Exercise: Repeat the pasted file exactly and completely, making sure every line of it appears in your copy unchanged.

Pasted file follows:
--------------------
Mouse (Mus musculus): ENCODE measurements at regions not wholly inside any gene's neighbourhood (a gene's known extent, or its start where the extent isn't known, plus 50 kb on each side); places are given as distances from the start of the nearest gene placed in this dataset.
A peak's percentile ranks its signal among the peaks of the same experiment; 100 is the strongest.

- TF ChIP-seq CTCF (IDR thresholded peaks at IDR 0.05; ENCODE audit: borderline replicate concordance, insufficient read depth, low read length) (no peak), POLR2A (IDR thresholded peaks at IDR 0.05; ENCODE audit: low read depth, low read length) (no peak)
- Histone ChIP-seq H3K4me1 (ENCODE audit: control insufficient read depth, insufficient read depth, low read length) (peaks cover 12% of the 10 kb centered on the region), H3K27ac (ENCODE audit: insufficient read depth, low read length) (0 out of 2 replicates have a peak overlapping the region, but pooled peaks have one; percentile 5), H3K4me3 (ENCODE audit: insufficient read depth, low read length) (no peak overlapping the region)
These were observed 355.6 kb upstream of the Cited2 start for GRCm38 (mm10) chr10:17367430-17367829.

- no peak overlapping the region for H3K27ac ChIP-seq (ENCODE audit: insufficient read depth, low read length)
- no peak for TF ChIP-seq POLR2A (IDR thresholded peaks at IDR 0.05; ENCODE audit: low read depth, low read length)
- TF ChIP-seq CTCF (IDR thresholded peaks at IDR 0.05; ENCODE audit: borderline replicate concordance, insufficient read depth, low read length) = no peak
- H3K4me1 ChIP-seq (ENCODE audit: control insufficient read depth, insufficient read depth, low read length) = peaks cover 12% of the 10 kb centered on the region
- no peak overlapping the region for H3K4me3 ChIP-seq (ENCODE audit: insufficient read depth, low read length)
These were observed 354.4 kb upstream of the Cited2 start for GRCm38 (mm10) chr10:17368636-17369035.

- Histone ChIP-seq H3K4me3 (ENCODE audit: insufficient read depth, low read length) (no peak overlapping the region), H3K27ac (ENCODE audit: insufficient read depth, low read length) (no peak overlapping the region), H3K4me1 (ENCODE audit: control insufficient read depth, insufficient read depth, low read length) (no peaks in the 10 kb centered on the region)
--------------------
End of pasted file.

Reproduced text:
Mouse (Mus musculus): ENCODE measurements at regions not wholly inside any gene's neighbourhood (a gene's known extent, or its start where the extent isn't known, plus 50 kb on each side); places are given as distances from the start of the nearest gene placed in this dataset.
A peak's percentile ranks its signal among the peaks of the same experiment; 100 is the strongest.

- TF ChIP-seq CTCF (IDR thresholded peaks at IDR 0.05; ENCODE audit: borderline replicate concordance, insufficient read depth, low read length) (no peak), POLR2A (IDR thresholded peaks at IDR 0.05; ENCODE audit: low read depth, low read length) (no peak)
- Histone ChIP-seq H3K4me1 (ENCODE audit: control insufficient read depth, insufficient read depth, low read length) (peaks cover 12% of the 10 kb centered on the region), H3K27ac (ENCODE audit: insufficient read depth, low read length) (0 out of 2 replicates have a peak overlapping the region, but pooled peaks have one; percentile 5), H3K4me3 (ENCODE audit: insufficient read depth, low read length) (no peak overlapping the region)
These were observed 355.6 kb upstream of the Cited2 start for GRCm38 (mm10) chr10:17367430-17367829.

- no peak overlapping the region for H3K27ac ChIP-seq (ENCODE audit: insufficient read depth, low read length)
- no peak for TF ChIP-seq POLR2A (IDR thresholded peaks at IDR 0.05; ENCODE audit: low read depth, low read length)
- TF ChIP-seq CTCF (IDR thresholded peaks at IDR 0.05; ENCODE audit: borderline replicate concordance, insufficient read depth, low read length) = no peak
- H3K4me1 ChIP-seq (ENCODE audit: control insufficient read depth, insufficient read depth, low read length) = peaks cover 12% of the 10 kb centered on the region
- no peak overlapping the region for H3K4me3 ChIP-seq (ENCODE audit: insufficient read depth, low read length)
These were observed 354.4 kb upstream of the Cited2 start for GRCm38 (mm10) chr10:17368636-17369035.

- Histone ChIP-seq H3K4me3 (ENCODE audit: insufficient read depth, low read length) (no peak overlapping the region), H3K27ac (ENCODE audit: insufficient read depth, low read length) (no peak overlapping the region), H3K4me1 (ENCODE audit: control insufficient read depth, insufficient read depth, low read length) (no peaks in the 10 kb centered on the region)